The negotiations between CPM and the city’s team continued for months. In addition to filing legal actions and revoking prime parking spots from CPM’s control, city representatives sought to resolve a dispute over tens of millions in unpaid fees.
In April 2013, Emanuel announced the terms of the revised deal, which he claimed would save the city a projected $1 billion over the course of the 75-year contract, specifically by reducing fees billed by CPM for out-of-service meters and other lost revenue. The city agreed to pay $8.9 million of the disputed $49 million that CPM had claimed it was owed. The new contract also provides for free parking in many neighborhoods on Sunday, a city tradition that vanished when CPM took control in 2008.
Yet an analysis by the Chicago Tribune suggested that the renegotiation may not have resulted in a better overall deal for city taxpayers and drivers. CPM negotiated to extend the hours of paid parking on most nights other than Sunday. And the company could net millions in service fees from a pay-by-cell-phone system that could be added to the contract.
The city largely lost in the arbitration over disabled-parking permits. Yet Emanuel has lobbied the Illinois governor to block CPM from seeking further reimbursements for free parking for those using disabled signs and plates.
Burned by CPM’s initial contract, Chicago reluctantly voted in June to approve the renegotiated deal. Emanuel has tried to deflect criticism that the new terms don’t go far enough to improve Chicago’s side of the deal. “I’m trying to make a little lemonade out of a big lemon,” he said. “We can’t make this bad deal go away, or make it a good one.”
Toward more successful renegotiation
The limited success that the City of Chicago had renegotiating its botched parking-meter deal attests to the difficulty of persuading a counterpart to revise existing contract terms. Perhaps the ultimate lesson from the dispute may be the value of getting the deal right the first time. Here are a few tips to follow:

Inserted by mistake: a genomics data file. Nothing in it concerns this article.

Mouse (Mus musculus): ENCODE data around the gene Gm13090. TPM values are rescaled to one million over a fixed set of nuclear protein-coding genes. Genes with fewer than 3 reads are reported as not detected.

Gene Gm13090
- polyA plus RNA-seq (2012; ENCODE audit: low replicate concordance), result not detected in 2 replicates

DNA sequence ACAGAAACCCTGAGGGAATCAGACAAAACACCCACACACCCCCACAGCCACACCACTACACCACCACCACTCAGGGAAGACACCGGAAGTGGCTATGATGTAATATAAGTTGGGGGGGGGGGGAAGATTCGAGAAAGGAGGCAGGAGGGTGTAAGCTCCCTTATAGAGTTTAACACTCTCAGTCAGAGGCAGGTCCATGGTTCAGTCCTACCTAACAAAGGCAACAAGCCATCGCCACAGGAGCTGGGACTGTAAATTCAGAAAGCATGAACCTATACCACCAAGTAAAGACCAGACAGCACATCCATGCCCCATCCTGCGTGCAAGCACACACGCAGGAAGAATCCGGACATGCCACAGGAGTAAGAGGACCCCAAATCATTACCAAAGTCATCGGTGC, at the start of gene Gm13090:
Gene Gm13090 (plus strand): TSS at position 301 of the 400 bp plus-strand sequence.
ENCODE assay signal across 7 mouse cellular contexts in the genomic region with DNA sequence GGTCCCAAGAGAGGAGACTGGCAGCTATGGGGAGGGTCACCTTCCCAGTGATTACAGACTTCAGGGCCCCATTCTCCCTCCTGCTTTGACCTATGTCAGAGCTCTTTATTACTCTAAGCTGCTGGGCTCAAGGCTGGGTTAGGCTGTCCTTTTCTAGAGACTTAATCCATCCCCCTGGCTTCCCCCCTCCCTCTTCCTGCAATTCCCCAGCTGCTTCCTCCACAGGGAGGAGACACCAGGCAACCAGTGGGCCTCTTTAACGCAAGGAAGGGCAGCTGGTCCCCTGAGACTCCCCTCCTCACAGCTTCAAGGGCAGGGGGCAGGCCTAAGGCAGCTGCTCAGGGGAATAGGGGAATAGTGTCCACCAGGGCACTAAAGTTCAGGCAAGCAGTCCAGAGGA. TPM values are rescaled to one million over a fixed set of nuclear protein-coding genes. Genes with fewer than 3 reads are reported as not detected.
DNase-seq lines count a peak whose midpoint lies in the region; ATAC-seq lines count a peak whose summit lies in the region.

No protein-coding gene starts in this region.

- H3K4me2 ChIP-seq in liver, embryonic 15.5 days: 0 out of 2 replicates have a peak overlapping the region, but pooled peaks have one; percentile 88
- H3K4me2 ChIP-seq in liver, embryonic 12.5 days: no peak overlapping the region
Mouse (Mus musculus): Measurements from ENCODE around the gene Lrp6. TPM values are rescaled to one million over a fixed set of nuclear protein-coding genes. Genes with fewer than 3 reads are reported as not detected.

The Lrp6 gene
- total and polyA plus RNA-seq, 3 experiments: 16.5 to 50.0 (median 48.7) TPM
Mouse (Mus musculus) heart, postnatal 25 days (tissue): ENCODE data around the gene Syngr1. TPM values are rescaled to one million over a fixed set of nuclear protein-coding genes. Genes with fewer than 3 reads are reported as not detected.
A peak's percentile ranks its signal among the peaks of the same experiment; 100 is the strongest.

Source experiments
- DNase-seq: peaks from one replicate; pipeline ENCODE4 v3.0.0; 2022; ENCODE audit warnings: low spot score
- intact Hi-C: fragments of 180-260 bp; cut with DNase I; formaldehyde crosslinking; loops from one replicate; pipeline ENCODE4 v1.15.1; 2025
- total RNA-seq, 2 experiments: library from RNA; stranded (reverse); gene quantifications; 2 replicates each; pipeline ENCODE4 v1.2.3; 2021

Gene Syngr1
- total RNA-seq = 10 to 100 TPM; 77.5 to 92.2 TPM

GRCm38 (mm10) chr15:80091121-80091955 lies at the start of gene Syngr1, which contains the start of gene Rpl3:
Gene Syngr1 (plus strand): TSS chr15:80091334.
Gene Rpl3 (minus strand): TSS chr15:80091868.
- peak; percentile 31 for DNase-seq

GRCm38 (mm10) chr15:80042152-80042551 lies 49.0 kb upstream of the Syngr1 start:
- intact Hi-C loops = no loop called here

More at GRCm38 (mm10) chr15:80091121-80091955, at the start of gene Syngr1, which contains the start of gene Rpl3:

1. Create breaks. Mayor Daley consented to a truly epic 75-year deal with CPM. Given the difficulty of foreseeing how economic and other conditions will change, try instead to do short-term deals that will allow natural breaks for renegotiation. A much shorter contract would have allowed the City of Chicago to examine how the parking deal was working, negotiate adjustments as necessary, and seek out other bidders in the event of non agreement.
2. Prepare for disputes. Even with short-term contracts, disputes and differences of opinion inevitably arise. Add a clause to your contract that requires renegotiation, mediation, or arbitration in the event that parties end up disagreeing about the terms of the contract or how the partnership should unfold.
3. Avoid quick fixes. Daley addressed a short-term crisis—a pressing budget shortfall—with what appeared to be a simple solution: a cash windfall from a parking-meter deal. In the midst of an emergency, it’s not unusual for negotiators to seize on seemingly quick fixes. Unfortunately, short-term thinking can lead to long-term problems. To avoid this common error, include disinterested parties in the decision-making process and encourage them to question your judgment.